Cut through the noise and understand what’s truly driving markets, as this new political and economic reality evolves. The Sevens Report is the daily market cheat sheet our subscribers use to keep up on markets, seize opportunities, avoid risks and get more assets. Sign up for your free two-week trial today and see the difference 7 minutes can make. 

Reflation Pause, October 20, 2017

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Why Is the Reflation Rebound Pausing? Because It Should. Here’s Why…

After surging basically from Sept. 11 through Friday’s jobs report, the reflation rebound has taken a pause for the last few days, and I wanted to provide a comprehensive update of:

1) Where we are in the reflation process and specifically the key catalysts that are looming in the near future and that are causing this pause, and

2) Explain why this reflation trade is different from others, and requires A) A more tactical allocation to get the outperformance we all want, and B) Greater patience on the part of longer-term investors before abandoning what’s worked so well in 2017 and allocating to more reflation-oriented sectors.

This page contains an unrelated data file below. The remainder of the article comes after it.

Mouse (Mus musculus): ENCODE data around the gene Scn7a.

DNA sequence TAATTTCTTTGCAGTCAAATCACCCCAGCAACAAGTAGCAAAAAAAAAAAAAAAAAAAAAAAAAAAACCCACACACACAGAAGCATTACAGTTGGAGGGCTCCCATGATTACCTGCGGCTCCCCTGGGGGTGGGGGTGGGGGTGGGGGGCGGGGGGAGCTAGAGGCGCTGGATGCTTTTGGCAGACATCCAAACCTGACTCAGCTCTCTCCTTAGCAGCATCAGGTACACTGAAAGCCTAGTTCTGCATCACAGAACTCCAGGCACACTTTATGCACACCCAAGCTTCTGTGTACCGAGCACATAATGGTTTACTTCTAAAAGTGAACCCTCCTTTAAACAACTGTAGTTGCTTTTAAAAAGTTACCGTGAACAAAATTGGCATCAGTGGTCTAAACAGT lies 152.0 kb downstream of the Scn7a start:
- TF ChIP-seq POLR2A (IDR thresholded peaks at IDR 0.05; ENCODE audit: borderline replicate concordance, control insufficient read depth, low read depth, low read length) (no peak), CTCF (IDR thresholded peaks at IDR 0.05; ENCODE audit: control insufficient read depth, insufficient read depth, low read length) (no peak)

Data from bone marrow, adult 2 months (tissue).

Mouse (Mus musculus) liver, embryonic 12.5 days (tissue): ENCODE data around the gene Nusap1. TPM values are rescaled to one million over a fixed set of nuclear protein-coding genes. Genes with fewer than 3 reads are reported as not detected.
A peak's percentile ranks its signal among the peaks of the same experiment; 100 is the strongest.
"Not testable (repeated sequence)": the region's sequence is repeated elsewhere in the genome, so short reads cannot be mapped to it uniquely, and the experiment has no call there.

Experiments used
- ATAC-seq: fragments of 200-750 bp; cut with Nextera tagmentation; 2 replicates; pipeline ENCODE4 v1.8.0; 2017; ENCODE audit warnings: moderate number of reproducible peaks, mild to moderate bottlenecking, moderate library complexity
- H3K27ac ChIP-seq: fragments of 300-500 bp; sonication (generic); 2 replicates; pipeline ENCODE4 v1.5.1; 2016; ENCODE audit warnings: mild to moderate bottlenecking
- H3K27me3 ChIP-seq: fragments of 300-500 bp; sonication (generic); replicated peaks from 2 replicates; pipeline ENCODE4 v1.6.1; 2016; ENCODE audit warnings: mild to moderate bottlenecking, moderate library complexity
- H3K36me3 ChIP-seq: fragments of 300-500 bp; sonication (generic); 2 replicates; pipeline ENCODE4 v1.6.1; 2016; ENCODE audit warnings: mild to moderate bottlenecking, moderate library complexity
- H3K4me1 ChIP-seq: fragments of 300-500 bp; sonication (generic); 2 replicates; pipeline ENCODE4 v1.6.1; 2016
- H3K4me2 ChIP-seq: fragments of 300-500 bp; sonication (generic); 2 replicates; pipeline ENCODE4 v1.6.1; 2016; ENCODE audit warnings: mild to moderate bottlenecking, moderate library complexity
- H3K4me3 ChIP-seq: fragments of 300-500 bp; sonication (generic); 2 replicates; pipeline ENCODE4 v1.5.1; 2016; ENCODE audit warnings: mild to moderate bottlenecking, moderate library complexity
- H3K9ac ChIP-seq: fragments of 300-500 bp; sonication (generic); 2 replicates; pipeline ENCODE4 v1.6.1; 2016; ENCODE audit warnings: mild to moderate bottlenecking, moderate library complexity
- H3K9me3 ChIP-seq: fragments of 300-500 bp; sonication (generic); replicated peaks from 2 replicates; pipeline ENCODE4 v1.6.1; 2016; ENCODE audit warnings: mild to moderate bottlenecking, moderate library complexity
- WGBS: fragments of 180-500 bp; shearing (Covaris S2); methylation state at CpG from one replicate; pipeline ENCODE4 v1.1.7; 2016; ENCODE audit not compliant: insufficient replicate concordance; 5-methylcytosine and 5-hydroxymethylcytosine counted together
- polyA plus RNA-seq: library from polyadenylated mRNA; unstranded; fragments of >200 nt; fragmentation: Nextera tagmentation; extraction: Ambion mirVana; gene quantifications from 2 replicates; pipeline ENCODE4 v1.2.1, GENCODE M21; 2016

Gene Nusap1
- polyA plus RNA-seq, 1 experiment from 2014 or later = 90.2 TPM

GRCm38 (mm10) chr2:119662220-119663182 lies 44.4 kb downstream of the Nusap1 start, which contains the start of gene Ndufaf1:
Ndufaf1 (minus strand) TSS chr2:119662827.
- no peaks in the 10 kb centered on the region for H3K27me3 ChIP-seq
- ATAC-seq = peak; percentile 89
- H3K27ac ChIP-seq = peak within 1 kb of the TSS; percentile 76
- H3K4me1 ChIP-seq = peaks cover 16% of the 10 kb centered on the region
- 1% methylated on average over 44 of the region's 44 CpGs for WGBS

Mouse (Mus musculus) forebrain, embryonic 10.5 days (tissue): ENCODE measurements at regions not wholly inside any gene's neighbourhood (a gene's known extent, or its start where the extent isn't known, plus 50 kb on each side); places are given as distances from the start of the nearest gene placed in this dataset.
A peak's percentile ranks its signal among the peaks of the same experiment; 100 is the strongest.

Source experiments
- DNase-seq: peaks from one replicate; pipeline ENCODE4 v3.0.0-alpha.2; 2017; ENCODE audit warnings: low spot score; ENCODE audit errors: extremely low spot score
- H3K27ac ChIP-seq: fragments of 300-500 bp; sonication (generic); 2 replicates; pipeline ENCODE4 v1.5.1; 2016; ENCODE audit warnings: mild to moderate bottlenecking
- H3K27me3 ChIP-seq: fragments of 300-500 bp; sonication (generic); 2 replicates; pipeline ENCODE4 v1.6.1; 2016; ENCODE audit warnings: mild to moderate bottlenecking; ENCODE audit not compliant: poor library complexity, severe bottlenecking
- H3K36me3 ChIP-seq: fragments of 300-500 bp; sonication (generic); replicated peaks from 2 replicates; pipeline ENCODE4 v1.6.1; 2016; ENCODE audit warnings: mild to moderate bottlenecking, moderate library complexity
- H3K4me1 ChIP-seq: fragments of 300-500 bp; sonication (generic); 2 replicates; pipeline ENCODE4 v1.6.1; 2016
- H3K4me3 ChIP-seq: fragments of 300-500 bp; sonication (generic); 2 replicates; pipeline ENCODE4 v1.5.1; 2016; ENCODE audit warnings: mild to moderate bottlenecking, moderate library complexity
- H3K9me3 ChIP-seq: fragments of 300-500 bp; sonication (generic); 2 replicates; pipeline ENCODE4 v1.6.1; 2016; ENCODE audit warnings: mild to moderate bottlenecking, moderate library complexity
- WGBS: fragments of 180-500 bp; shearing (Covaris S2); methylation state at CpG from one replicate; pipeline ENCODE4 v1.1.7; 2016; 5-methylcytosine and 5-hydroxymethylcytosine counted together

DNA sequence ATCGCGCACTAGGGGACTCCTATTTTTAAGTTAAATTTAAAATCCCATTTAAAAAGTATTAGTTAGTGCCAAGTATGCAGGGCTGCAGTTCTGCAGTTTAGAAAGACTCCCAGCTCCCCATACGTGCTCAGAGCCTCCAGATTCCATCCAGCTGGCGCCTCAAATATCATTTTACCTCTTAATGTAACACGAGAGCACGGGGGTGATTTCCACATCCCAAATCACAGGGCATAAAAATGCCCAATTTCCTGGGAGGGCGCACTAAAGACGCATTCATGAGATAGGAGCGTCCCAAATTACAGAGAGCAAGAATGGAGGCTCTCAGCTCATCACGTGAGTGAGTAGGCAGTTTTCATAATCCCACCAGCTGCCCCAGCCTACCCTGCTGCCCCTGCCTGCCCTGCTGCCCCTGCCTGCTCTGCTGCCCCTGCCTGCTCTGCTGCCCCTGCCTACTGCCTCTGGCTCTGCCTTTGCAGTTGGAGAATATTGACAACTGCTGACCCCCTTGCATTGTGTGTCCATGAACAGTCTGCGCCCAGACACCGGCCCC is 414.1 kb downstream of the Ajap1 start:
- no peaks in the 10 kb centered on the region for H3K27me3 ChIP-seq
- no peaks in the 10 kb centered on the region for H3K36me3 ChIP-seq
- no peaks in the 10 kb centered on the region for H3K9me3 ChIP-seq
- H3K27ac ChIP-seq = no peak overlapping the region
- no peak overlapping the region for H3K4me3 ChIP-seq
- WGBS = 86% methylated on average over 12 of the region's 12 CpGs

Due to space constraints, I’m going to break this up into two parts covered today and tomorrow.

Reflation Update Part 1: Where Are We, and What Will Decide Whether It’s Going to Continue?

We’ve been saying since the July Fed meeting that inflation was now the most important economic statistic, and that markets needed inflation to start to rise to help fuel a “reflation rebound.”

Well, during the week between Sept. 11 and Sept. 15, Chinese, British and US CPIs beat expectations, and combined with an uptick in global economic activity, caused tactical investors to rotate into tactical sectors (banks, energy, industrials, small caps, inverse bond funds).